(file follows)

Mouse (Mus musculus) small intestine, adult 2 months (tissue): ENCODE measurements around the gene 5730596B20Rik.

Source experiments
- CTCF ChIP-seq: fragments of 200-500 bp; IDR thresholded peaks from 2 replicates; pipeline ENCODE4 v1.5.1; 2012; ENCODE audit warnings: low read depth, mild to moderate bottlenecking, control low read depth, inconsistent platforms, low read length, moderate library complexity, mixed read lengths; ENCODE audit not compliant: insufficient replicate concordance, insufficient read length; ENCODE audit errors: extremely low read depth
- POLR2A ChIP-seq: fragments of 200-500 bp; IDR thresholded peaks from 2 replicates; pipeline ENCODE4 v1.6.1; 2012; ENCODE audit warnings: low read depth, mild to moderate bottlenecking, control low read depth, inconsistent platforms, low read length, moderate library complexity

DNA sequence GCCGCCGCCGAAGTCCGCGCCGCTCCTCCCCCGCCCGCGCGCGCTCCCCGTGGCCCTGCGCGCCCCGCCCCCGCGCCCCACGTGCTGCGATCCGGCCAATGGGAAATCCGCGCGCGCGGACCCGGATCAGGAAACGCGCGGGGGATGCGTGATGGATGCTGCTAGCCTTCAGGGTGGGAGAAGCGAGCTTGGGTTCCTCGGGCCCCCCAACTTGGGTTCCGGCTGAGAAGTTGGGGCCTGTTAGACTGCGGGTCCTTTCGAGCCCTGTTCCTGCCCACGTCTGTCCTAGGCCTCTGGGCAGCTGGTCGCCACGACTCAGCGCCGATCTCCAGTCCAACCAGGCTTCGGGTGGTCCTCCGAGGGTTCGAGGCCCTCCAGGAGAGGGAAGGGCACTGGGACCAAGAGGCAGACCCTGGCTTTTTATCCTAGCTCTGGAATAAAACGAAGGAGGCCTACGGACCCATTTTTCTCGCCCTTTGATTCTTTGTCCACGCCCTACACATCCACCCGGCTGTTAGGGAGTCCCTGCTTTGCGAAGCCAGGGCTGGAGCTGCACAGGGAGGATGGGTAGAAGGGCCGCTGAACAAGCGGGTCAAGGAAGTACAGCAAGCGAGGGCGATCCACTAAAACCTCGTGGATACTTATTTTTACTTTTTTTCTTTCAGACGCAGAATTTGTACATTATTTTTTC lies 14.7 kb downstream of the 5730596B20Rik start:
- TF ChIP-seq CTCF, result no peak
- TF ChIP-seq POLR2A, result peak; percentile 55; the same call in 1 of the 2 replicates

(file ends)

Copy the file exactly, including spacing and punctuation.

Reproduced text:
Mouse (Mus musculus) small intestine, adult 2 months (tissue): ENCODE measurements around the gene 5730596B20Rik.

Source experiments
- CTCF ChIP-seq: fragments of 200-500 bp; IDR thresholded peaks from 2 replicates; pipeline ENCODE4 v1.5.1; 2012; ENCODE audit warnings: low read depth, mild to moderate bottlenecking, control low read depth, inconsistent platforms, low read length, moderate library complexity, mixed read lengths; ENCODE audit not compliant: insufficient replicate concordance, insufficient read length; ENCODE audit errors: extremely low read depth
- POLR2A ChIP-seq: fragments of 200-500 bp; IDR thresholded peaks from 2 replicates; pipeline ENCODE4 v1.6.1; 2012; ENCODE audit warnings: low read depth, mild to moderate bottlenecking, control low read depth, inconsistent platforms, low read length, moderate library complexity

DNA sequence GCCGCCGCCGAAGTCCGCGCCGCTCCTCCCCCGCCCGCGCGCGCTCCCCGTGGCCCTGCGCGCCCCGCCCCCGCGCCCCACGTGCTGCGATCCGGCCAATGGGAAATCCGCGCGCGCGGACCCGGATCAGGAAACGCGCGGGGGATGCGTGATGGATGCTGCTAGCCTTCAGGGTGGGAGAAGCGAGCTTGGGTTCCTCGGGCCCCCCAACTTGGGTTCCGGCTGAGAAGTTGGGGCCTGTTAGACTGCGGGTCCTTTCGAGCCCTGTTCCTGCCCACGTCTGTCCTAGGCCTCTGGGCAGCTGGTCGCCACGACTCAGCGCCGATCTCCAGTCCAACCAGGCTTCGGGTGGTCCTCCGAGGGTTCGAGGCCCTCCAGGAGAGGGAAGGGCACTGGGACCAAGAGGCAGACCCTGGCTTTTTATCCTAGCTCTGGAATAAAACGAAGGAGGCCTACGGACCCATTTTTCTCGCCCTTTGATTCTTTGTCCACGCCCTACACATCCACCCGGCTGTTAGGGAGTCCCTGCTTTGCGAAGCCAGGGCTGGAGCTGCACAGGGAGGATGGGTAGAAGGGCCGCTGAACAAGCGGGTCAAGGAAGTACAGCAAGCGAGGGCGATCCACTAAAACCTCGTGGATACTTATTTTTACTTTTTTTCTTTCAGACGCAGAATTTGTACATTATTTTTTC lies 14.7 kb downstream of the 5730596B20Rik start:
- TF ChIP-seq CTCF, result no peak
- TF ChIP-seq POLR2A, result peak; percentile 55; the same call in 1 of the 2 replicates